Gangs take over Kampala

Crime -->
Gangs take over Kampala
Kampala City at night.

As insecurity increases in Kampala and its suburbs, where gangs seem to have taken over from the police, Ugandans have been urged to increase their vigilance while traveling.

Kampala has increasingly become a hotbed for criminal gangs, with many dark spots around the city where these gangs operate in plain sight of the police.

Ugandans and their leaders are beginning to wonder if they are on their own. However, the police insist they are still in charge and have intensified their operations.

Kampala, the capital of Uganda, hosts over 6 million people who work in the city during the day and leave in the evening.

The city and its suburbs have become a hotbed of organized gangs and robbers who primarily operate in the evening, targeting those returning home to rob them of their property and money.

Boda Boda transport is the most common means of transport for many urban dwellers, but it has become a vessel for criminals.

It is difficult to detect who is rogue or not, as organized gangs use Boda Bodas to track and seize their targets once they reach dark spots or when they disembark at their destinations.

The increasing insecurity in the city and the suburbs has left many wondering if the police have handed over control to the gangs.

During a night tour of we start at a place known as Kisekka Market, one of the busiest and most notorious dark spots in the city, a man in a red jumper sweater was spotted waiting by the road.

He immediately disappeared upon seeing the NBS cameras. This area is controlled by gangs from Makerere Kivulu, who operate in Kisekka Market, Old Kampala, the Equatorial Hotel, and surrounding areas.

The gangs have divided the city into operating zones and territories, all under the watchful eyes of the police.

A popular gang known as Kifeesi controls the largest part, including the heart of the business district, Clock Tower, Entebbe Road, Katwe, Ben Kiwanuka Street, and Jinja Road. This gang is reported to reside in the slums of Nsambya and Katwe Kinyoro, alongside another gang known as Bakawenja.

Other gangs include B13, which controls Kyengera and Nabbingo, the Kasoro Boys in Kawempe, and the Naguru Arrows in Kololo, Lugogo, Naguru, and surrounding areas.

It appears that the entire city and its suburbs have been taken over by gangs, with areas like Nansana, Kyengera, Katwe, Kampala CBD, and the Northern Bypass being particularly dangerous.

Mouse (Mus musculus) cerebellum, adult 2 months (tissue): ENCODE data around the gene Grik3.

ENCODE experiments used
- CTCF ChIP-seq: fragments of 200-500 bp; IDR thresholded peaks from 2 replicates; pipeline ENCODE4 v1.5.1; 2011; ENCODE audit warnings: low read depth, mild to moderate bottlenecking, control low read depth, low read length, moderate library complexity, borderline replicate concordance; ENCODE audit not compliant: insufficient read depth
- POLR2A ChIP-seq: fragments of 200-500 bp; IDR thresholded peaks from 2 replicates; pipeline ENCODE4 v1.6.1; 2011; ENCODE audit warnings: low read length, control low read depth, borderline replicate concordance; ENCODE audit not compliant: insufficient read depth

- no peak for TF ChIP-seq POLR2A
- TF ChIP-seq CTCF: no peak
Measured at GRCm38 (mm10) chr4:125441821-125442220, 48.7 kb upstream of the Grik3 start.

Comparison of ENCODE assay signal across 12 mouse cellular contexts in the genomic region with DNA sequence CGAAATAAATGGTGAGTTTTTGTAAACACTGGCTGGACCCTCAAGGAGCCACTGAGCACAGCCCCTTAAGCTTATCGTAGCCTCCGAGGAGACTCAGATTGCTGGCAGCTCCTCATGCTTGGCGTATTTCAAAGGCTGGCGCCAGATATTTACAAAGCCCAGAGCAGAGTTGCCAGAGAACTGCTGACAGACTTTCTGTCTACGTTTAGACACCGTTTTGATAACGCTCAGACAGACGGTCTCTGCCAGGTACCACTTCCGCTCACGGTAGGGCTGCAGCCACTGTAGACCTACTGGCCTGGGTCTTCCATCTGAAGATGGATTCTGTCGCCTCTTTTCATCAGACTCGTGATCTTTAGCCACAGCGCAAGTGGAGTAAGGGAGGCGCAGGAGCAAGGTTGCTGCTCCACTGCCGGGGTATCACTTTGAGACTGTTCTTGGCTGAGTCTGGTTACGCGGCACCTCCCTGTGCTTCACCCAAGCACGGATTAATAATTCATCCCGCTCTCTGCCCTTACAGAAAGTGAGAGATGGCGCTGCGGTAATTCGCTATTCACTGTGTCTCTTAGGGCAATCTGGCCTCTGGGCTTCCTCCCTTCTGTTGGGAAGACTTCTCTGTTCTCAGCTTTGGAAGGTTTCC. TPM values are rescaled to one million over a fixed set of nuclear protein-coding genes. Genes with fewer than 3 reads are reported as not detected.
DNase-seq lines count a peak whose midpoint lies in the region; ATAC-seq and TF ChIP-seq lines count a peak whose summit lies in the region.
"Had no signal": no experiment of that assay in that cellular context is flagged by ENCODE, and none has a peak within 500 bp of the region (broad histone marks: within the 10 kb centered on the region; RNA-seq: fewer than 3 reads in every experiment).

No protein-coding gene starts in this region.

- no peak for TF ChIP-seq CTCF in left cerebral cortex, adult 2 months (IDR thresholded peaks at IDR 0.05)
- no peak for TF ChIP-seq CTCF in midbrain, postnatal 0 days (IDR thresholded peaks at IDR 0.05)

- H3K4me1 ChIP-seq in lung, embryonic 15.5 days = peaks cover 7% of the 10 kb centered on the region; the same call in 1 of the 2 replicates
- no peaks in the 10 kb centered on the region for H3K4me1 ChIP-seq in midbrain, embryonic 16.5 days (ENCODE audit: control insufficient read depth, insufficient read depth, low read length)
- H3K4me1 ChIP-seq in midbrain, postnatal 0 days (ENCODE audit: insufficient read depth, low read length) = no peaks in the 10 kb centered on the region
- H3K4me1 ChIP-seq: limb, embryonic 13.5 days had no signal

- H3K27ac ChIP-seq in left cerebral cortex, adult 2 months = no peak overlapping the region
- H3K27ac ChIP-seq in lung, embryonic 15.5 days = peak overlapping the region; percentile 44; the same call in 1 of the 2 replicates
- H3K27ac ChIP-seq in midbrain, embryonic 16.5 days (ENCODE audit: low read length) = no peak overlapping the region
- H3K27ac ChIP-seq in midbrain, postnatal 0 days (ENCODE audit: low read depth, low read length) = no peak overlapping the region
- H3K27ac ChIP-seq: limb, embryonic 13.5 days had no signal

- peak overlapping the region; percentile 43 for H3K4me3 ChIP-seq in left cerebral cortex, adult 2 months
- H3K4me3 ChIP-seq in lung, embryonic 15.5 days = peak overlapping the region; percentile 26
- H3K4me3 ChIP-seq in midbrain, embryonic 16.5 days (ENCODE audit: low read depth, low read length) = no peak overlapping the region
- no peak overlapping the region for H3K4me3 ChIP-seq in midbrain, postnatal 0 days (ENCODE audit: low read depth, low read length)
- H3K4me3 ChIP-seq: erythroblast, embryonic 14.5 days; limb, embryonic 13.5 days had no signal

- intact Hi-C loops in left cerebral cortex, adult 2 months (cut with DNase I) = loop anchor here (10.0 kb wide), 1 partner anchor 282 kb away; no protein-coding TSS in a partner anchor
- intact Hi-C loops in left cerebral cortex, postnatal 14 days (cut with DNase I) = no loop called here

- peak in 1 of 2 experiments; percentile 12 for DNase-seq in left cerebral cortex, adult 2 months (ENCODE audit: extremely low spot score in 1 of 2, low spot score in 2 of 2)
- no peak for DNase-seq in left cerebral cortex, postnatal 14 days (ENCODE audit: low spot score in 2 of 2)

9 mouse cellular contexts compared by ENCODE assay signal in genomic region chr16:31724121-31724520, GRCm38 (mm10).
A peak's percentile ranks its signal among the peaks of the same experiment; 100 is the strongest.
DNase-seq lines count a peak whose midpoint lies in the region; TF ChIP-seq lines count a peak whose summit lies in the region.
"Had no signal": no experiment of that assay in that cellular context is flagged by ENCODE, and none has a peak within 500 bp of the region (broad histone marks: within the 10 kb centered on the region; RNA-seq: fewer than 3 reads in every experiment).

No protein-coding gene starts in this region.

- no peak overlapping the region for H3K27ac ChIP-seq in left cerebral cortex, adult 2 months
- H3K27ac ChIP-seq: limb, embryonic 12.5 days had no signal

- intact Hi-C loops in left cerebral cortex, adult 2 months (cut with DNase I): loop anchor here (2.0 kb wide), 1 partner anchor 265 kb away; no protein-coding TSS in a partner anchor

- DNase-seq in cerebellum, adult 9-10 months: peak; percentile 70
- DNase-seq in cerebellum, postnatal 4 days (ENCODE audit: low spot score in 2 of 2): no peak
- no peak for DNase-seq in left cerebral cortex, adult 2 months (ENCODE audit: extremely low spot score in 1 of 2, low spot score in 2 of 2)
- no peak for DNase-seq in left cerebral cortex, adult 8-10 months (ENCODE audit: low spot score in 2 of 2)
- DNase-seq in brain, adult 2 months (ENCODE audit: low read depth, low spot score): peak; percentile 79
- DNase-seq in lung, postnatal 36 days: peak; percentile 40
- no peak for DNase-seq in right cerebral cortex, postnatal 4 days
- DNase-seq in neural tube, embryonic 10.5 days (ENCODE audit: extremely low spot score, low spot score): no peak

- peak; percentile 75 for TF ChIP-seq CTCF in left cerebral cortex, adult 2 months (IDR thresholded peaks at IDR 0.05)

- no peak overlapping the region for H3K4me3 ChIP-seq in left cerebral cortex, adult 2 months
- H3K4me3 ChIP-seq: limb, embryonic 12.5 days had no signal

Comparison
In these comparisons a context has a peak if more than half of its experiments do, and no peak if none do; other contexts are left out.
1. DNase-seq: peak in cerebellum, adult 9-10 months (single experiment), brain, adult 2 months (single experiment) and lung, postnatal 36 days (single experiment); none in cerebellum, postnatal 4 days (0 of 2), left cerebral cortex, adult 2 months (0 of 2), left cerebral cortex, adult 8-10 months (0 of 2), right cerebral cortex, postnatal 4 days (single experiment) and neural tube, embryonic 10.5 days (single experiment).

In these areas, it becomes a "head hammering, choke holds business," with some victims being attacked with concrete pavers.

Security experts have raised concern about the close relationship between the police and these criminals, with reports suggesting that police officers even have the criminals' contacts saved. This raises fears about whether the police can effectively combat these gangs.

Security expert Fred Egesa believes the police have long been derailed.

"You see the police putting all their efforts into very trivial matters. In a country where the police are in close proximity with crime, and criminals even know how to talk with the police, your phone is grabbed, and the police ask how the thief looked, then they pick up a phone and say, 'You people, bring back this man’s phone," Egesa says.

Security expert Yasin Ssekamatte believes it is time for the police to resume community policing.

"There is a lack of proper coordination in community policing. During the days of Kale Kayihura, Asuman Mugyenyi, and Asan Kasingye, there were periodical public engagements."

The Shadow Minister in charge of security, Francis Zaake, says it is difficult for the police to deal with criminals given their working conditions and low pay.

He adds that security personnel have been involved in some of these crimes, making it evident that Ugandans are on their own.

"When you see the mobile money attacks and investigate, you find out it’s the security people. When I look at that round kick given to that white man, it’s from a professional."

However, Kampala Metropolitan Police spokesman Patrick Onyango says the police are not folding their arms.

He says they are aware of the insecurity and have intensified operations, with community policing being one of the interventions.

"We are doing something. We have started and enhanced our patrols and community policing."

Fred Egesa notes that the procured cameras appear to be faulty, with their design and capability being outdated, hence not helping enough.

"Most of the cameras are not working; they are substandard, and many of them are outdated."

The mayor of the gang-infested Kampala Central, Salim Uhuru, says it is high time the populace took charge of their security and became more vigilant.

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